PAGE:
Nationalists at least need to take the same line, even if it means being honest with voters, writes IAN SMART
I had a really weird dream last evening (I say evening because I fell asleep on the couch).
I was invited, in the dream, to sing, in full Highland dress, “The Bonny Lass o’ Ballochmyle” to an after dinner company. I protested however that I would look ridiculous in full Highland dress and I thus found myself preparing to sing while wearing a lounge suit. Only on facing the audience did I find myself realising that this was more ridiculous than if I’d been kilted up. You’ll be pleased to know that at this point I woke up.
Now, whether you be a country maid or a happy country swain you can make of that dream what you will. I’m inclined however to think of it as a warning that there is no point in doing something half-heartedly.
That was obviously the thinking of the Better Together team when the leaked Scottish Government document about the financial challenges facing an Independent Scotland landed in their in-tray.
I have no idea what possessed the normally ultra-cautious John Swinney to write a sentence like:
“I expect that the Working Group will consider the affordability of state pensions as its work on fiscal sustainability proceeds” , but on any view it was always going to be disastrous if uncertainty about such a basic state provision was revealed as a possible consequence of separation. Indeed, if Labour had made such a claim the cries of scaremongering would have been deafening.
The boys and girls at Better Together didn’t put this out in a lounge suit. They waited their time, sat on their leak, and then threw the kitchen sink at it; publishing it in a way that then effectively wiped out coverage of the SNP’s own preferred GERS figures. Well done them.
I’ve said before that this campaign will be war to the knife and I can’t help thinking that this episode demonstrates the professionalism of one side as against the gifted (or not so gifted) amateurs at Yes Scotland. Faced with a potential equal opportunity does anybody think they’d have handled it as deftly and devastatingly?
On the Nationalist side, there are two public visions of the economics of an independent Scotland. There is the view that we’d be pretty much where we are just now, or possibly slightly worse off but with opportunities to improve. That’s the view of the Scottish Government’s own Council of Economic Advisers and the one articulated by Andrew Wilson (“neither a black hole or a pot of gold”) in this week’s Scotland on Sunday. And then there is the alternative “Joan McAlpine” view that we’ll be rolling in it; fortuitously able to have Scandinavian public services at American levels of taxation. All paid for by oil. And indeed even money to save up for when the oil runs out, not that it ever will.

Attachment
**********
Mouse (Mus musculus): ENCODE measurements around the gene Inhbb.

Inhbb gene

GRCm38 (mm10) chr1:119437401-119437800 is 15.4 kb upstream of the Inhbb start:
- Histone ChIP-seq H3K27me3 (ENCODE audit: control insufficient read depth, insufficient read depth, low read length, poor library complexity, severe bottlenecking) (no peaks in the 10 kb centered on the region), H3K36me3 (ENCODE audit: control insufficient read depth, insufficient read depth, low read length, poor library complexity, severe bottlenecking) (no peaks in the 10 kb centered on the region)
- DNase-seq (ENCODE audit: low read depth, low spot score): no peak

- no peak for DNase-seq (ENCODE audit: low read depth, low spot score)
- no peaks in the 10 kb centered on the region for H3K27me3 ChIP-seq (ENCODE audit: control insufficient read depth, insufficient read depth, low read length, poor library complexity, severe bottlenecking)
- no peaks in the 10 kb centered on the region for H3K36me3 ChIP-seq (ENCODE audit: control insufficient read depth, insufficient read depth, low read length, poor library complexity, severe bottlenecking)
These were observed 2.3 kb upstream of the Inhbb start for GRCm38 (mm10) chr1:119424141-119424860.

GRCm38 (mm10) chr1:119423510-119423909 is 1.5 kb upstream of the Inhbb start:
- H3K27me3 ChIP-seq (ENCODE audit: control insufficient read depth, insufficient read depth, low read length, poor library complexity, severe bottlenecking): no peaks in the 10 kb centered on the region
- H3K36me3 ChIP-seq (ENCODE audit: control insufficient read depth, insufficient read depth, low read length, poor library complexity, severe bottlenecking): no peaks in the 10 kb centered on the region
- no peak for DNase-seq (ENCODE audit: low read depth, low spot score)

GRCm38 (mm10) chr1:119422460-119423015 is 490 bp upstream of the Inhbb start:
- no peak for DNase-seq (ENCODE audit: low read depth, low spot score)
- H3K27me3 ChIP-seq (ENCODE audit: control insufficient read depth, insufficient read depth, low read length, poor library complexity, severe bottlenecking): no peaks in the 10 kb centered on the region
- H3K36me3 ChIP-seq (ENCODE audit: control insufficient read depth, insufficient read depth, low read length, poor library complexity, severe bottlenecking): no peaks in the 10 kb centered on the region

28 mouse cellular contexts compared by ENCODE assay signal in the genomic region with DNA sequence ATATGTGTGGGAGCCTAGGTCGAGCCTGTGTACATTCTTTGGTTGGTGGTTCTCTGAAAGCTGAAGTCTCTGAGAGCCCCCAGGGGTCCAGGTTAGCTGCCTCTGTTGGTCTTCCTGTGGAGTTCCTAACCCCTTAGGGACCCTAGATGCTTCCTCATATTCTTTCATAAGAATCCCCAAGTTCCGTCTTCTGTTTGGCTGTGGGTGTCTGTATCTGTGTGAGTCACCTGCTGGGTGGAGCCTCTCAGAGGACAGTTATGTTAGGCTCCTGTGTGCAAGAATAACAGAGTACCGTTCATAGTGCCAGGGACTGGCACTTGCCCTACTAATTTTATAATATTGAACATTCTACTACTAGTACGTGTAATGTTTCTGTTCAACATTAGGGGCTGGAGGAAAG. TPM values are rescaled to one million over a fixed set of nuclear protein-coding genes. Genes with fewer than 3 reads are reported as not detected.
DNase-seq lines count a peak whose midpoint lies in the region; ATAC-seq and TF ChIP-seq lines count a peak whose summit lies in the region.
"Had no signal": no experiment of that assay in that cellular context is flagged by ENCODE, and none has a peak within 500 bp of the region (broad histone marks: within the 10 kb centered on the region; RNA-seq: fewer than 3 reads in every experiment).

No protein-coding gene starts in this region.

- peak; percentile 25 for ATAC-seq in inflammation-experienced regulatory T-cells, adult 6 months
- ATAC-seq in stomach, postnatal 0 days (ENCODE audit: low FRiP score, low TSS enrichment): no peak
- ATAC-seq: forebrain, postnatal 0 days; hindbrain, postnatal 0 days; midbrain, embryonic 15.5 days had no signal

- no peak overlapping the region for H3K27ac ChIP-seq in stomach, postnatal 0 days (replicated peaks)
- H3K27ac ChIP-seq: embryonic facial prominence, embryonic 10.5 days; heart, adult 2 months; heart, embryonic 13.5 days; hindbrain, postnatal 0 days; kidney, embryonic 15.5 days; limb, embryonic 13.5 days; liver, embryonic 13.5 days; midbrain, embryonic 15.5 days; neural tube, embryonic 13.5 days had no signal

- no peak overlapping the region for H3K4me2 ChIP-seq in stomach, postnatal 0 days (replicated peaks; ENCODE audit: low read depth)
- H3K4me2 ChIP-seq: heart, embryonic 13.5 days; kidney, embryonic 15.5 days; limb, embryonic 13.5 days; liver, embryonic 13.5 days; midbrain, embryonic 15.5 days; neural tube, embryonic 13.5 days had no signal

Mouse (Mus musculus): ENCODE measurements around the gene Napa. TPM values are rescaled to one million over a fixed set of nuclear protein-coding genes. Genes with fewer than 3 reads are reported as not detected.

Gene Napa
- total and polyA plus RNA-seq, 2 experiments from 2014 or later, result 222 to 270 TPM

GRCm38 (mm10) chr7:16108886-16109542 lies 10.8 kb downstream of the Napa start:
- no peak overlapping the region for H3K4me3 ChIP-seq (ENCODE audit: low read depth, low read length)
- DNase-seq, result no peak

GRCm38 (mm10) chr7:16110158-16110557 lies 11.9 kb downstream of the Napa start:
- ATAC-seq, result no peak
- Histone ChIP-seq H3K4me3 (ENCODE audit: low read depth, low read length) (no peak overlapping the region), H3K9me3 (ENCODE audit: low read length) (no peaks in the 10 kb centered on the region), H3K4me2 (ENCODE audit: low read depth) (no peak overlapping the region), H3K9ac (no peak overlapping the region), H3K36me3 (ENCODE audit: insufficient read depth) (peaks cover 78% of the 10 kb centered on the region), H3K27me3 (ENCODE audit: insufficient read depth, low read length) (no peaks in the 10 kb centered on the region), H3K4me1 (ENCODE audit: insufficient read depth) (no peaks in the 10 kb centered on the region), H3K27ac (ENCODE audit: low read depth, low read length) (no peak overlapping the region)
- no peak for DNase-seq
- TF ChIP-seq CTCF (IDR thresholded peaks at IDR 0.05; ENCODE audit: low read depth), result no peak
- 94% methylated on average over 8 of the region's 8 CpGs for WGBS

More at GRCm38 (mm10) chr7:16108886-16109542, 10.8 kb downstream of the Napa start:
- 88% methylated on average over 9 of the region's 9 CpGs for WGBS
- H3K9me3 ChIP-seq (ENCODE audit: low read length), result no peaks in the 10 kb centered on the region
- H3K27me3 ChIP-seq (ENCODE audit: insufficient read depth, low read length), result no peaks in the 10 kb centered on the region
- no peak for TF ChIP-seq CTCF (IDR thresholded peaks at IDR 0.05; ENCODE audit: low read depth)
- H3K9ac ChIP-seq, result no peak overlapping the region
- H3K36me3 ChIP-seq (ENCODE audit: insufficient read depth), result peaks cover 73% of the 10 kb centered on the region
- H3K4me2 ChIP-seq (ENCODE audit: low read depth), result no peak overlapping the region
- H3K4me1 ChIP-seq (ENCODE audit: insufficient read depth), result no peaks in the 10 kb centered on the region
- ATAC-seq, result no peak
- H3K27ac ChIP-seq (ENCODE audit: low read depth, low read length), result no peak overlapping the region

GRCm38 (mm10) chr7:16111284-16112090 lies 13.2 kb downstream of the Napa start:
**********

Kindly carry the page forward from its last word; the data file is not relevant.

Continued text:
The problem is not so much that both these visions cant be true, it is that if the Nationalists can’t agree among themselves about this then it raises the question of whether they know what they’re talking about at all. That their hearts are ruling their heads. Just some less than others.
In the aftermath of Wednesday’s debacle we are told that all John Swinney’s fears of last year have somehow proved unfounded in less than twelve months. All of them. Nicola has assured us that an independent Scotland will “abolish child poverty” and Eck and Mr Swinney are apparently planning to pop up in Aberdeen tomorrow to announce that they’ve just noticed, over the weekend, that there is even more oil than they previously realised. This looks like amateur hour and somebody at Yes Scotland should be telling them that. It just keeps the leak story alive for another week. Remember Healey’s first rule of holes.
They’ve apparently, finally, got the paving bill this week. A perfect opportunity to change the subject. They should get on with that.
But in the longer term they need to get a line on the economics of independence, any line, and stick to it. I say “any line” but surely better that of Wilson and the economists and indeed, privately, John Swinney. It has the advantage, not least, of being somewhere near the truth. And somebody with authority at Yes Scotland should be telling them that. And if no-one has the authority to do that then such a person should surely be appointed.
But then that would be no Yes man.
Ian Smart is a lawyer and founder member of Scottish Labour Action. He is also a Past President of the Law Society of Scotland. Follow Ian on Twitter at @IanSSmart. This post was originally published on Ian’s blog.